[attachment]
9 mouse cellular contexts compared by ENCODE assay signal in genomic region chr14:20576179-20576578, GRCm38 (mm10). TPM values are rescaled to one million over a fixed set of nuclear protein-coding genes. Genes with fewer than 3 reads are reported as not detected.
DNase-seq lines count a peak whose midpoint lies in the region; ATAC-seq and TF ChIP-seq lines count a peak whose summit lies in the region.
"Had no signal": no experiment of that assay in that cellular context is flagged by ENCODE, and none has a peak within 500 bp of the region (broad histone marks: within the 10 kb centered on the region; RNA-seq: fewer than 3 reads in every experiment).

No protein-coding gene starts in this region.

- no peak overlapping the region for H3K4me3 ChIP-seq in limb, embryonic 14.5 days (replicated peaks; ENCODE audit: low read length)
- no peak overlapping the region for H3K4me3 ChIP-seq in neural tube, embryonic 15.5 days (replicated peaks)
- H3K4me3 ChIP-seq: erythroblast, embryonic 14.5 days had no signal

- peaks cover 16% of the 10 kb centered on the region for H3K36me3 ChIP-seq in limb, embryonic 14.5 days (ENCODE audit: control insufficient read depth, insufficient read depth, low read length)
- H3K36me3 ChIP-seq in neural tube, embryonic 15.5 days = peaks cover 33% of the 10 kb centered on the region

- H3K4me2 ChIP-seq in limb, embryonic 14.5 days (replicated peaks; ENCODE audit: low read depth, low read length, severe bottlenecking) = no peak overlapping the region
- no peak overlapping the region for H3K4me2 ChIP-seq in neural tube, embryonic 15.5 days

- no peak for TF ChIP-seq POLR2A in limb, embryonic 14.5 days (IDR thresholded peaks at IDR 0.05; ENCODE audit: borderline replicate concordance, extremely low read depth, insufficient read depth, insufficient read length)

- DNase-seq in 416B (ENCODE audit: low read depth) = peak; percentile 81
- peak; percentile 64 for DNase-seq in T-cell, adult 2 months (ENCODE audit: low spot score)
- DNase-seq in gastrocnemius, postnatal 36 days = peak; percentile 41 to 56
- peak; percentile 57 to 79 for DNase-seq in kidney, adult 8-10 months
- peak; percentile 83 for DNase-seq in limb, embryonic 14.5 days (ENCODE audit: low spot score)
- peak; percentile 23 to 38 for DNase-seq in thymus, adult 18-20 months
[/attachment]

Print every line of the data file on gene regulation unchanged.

9 mouse cellular contexts compared by ENCODE assay signal in genomic region chr14:20576179-20576578, GRCm38 (mm10). TPM values are rescaled to one million over a fixed set of nuclear protein-coding genes. Genes with fewer than 3 reads are reported as not detected.
DNase-seq lines count a peak whose midpoint lies in the region; ATAC-seq and TF ChIP-seq lines count a peak whose summit lies in the region.
"Had no signal": no experiment of that assay in that cellular context is flagged by ENCODE, and none has a peak within 500 bp of the region (broad histone marks: within the 10 kb centered on the region; RNA-seq: fewer than 3 reads in every experiment).

No protein-coding gene starts in this region.

- no peak overlapping the region for H3K4me3 ChIP-seq in limb, embryonic 14.5 days (replicated peaks; ENCODE audit: low read length)
- no peak overlapping the region for H3K4me3 ChIP-seq in neural tube, embryonic 15.5 days (replicated peaks)
- H3K4me3 ChIP-seq: erythroblast, embryonic 14.5 days had no signal

- peaks cover 16% of the 10 kb centered on the region for H3K36me3 ChIP-seq in limb, embryonic 14.5 days (ENCODE audit: control insufficient read depth, insufficient read depth, low read length)
- H3K36me3 ChIP-seq in neural tube, embryonic 15.5 days = peaks cover 33% of the 10 kb centered on the region

- H3K4me2 ChIP-seq in limb, embryonic 14.5 days (replicated peaks; ENCODE audit: low read depth, low read length, severe bottlenecking) = no peak overlapping the region
- no peak overlapping the region for H3K4me2 ChIP-seq in neural tube, embryonic 15.5 days

- no peak for TF ChIP-seq POLR2A in limb, embryonic 14.5 days (IDR thresholded peaks at IDR 0.05; ENCODE audit: borderline replicate concordance, extremely low read depth, insufficient read depth, insufficient read length)

- DNase-seq in 416B (ENCODE audit: low read depth) = peak; percentile 81
- peak; percentile 64 for DNase-seq in T-cell, adult 2 months (ENCODE audit: low spot score)
- DNase-seq in gastrocnemius, postnatal 36 days = peak; percentile 41 to 56
- peak; percentile 57 to 79 for DNase-seq in kidney, adult 8-10 months
- peak; percentile 83 for DNase-seq in limb, embryonic 14.5 days (ENCODE audit: low spot score)
- peak; percentile 23 to 38 for DNase-seq in thymus, adult 18-20 months